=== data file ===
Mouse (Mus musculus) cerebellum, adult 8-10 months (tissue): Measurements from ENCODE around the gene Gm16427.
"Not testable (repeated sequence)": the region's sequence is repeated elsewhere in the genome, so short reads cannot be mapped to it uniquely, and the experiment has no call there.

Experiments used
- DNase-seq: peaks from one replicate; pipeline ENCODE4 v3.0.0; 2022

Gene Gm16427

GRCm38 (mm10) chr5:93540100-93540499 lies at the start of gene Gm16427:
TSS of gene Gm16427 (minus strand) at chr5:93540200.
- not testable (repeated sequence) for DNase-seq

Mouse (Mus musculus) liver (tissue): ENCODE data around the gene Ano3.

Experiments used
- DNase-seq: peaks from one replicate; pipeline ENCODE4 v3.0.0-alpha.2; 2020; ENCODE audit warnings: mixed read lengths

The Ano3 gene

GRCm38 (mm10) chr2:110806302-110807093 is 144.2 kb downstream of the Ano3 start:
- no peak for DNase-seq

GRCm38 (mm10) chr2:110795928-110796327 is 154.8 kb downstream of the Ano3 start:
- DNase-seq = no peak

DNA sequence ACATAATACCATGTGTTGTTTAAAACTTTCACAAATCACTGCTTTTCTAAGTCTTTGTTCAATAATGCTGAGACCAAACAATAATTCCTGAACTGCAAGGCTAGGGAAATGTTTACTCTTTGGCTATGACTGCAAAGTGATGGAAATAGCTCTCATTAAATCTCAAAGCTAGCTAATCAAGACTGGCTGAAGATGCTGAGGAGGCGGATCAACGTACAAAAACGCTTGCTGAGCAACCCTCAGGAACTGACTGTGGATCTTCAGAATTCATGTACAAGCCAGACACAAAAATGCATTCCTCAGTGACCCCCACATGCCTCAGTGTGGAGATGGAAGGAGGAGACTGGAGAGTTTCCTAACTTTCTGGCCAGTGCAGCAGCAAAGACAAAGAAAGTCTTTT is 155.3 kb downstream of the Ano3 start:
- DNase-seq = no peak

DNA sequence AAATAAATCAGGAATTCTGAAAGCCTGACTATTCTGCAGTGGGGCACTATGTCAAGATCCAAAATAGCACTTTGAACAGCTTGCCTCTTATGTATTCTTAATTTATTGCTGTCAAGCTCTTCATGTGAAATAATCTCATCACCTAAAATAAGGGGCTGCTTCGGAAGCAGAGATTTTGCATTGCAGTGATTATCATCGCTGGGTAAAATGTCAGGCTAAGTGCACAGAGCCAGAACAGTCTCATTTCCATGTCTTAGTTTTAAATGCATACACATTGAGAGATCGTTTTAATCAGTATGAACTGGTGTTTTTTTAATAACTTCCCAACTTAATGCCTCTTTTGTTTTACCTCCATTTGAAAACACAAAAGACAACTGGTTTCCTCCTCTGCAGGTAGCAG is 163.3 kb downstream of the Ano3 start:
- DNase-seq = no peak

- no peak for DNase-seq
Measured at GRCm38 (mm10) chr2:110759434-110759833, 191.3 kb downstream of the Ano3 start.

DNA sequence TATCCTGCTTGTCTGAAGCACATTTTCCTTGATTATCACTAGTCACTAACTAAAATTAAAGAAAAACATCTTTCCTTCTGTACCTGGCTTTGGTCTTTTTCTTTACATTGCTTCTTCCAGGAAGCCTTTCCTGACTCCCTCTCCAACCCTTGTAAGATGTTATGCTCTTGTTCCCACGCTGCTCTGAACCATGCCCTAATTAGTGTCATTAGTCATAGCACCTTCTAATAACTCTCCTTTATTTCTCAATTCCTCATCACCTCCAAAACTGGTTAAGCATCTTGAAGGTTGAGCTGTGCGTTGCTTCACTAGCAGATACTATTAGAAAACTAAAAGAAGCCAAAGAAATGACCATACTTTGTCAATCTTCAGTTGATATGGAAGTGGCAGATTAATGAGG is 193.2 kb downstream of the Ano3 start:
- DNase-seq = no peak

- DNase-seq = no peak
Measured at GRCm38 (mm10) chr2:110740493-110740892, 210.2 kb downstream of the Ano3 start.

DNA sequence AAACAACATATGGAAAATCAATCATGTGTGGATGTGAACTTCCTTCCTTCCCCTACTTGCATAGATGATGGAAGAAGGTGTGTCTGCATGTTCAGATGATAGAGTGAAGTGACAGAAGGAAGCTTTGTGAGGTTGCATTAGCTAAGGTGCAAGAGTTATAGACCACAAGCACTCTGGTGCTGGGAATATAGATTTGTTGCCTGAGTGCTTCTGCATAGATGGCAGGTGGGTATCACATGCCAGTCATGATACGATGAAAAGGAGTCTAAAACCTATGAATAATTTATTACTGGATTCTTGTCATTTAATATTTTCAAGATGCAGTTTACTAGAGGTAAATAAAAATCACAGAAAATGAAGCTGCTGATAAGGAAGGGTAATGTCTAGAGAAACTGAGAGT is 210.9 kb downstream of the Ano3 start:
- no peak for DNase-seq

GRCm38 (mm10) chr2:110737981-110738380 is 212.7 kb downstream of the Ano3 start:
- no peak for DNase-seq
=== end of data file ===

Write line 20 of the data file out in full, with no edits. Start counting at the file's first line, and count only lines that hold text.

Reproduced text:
- DNase-seq = no peak